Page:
The trial judge erred in overruling the plea of res judicata.
Troy W. Townsend filed his petition for habeas corpus against R. P. Balkcom, Warden. The petitioner alleged that he had been denied due process of law under the State and Federal Constitutions in that he had been denied counsel at the time he was sentenced in the Superior Court of Muscogee County in June, 1960. At the conclusion of the hearing the trial judge ordered that the respondent deliver the petitioner to the authorities of Muscogee County "so that he may be afforded legal counsel in the charges" against him. The respondent warden excepts to this judgment.
The three indictments and sentences were introduced in evidence. In case No. 20895 the petitioner was sentenced for a period of five years for "theft of an automobile." In case No. 20896 the court imposed a sentence for a period of twenty years for burglary. In case No. 20897 the petitioner was charged in two counts with robbery by the use of an offensive weapon, and was sentenced to confinement in the penitentiary for the remainder of his life on each count. The bills of indictment disclose that the petitioner did not sign any waiver or plea of guilty and no waiver or plea was signed for him by any person as counsel. Each of the three indictments has an entry by the solicitor general as follows: "The defendant Troy Wayne Townsend waives copy of bill of indictment, and list of witnesses sworn before the grand jury, and arraignment, and pleads guilty."
The petitioner testified in his own behalf: "My name is Troy W. Townsend and I was sentenced in Muscogee County, in June, 1960 for robbery by use of an offensive weapon on two counts and given a life sentence on each count. I was also given a twenty to twenty year sentence for burglary and a five to five year sentence for auto theft. I told them that I wanted a lawyer and they said I didn't need one. They would not give me a lawyer even though I wanted one. No one advised me of my right to have a lawyer. I filed an application for habeas corpus in this court before, raising the same grounds as in this petition, but at that time I didn't have the goods. This time I have copies of my charges and they show that I did not have a lawyer. I have also filed a petition for habeas corpus in the United States District Court before."
It is the contention of the respondent that the rule of res judicata applies to habeas corpus proceedings under the provisions of Code 110-501. Counsel for the respondent cite and rely upon Perry v. McLendon, 62 Ga. 598
; Day v. Smith, 172 Ga. 467 (157 SE 639)
; Andrews v. Aderhold, 201 Ga. 132 (39 SE2d 61)
; Wells v. Keith, 213 Ga. 858 (102 SE2d 533)
; Mitchem v. Balkcom, 219 Ga. 47 (131 SE2d 562)
; and similar cases. This court has consistently held in a number of full bench decisions that res judicata does apply in habeas corpus cases under the Constitution and laws of this State.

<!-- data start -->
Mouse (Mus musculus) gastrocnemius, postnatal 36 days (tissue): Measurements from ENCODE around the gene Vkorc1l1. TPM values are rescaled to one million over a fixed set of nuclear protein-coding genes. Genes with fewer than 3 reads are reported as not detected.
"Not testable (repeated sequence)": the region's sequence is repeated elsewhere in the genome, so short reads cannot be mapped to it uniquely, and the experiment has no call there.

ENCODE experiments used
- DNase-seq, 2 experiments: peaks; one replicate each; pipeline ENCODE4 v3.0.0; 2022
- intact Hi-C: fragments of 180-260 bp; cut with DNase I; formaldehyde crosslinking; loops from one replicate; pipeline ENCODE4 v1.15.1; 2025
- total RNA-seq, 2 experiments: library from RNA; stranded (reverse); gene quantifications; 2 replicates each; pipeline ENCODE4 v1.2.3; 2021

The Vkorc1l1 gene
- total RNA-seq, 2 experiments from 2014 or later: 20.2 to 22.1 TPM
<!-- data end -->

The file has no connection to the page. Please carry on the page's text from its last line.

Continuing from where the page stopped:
The petitioner asserts that the United States Supreme Court has ruled that: ". . . it is nevertheless the general rule that res judicata is no defense where between the time of the first judgment and the second there has been an intervening decision or a change in the law creating an altered situation." State Farm Mutual Automobile Ins. Co. v. Duel, 324 U. S. 154, 162 (65 SC 573, 89 LE 812). The petitioner insists that this rule is applicable in his case in that at the time his first application for habeas corpus was denied his case was controlled by the ruling of the United States Supreme Court in Betts v. Brady, 316 U. S. 455 (62 SC 1252, 86 LE 1595), (which held that a defendant had no right under the Federal Constitution to counsel in a State court), that after his first petition was denied the decision was rendered in Hamilton v. Alabama, 368 U. S. 52 (82 SC 157, 7 LE2d 114), (which holds that denial of counsel in a State court renders the conviction void), and that under the rule in the Hamilton case he is entitled to prevail in his present action.
It was the rule in Georgia at the time of the decision in Betts v. Brady, 316 U. S. 455, supra, in 1942, that denial of counsel renders the trial void. The decision in Hamilton v. Alabama, 368 U. S. 52, supra, is in accord with the Georgia rule and does not establish a new rule contrary to the rulings of this court. In Wilcoxon v. Aldredge, 192 Ga. 634
, 639 (15 SE2d 873
, 146 ALR 365), it was held: "The deprivation of counsel is such a fundamental and radical error that it operates to render the trial illegal and void." See also Fair v. Balkcom, 216 Ga. 721 (119 SE2d 691)
; Balkcom v. Turner, 217 Ga. 610 (123 SE2d 918)
The uncontradicted testimony of the petitioner shows conclusively that the contentions made in the present petition for habeas corpus were made in the former application for habeas corpus and decided adversely to him by the former judgment rendered on November 8, 1961. There is no provision under our law for excluding habeas corpus from the application of the rule of res judicata, and we are bound by the former full bench decisions of this court.
The trial judge erred in overruling the plea of res judicata of the respondent.
Judgment reversed. All the Justices concur.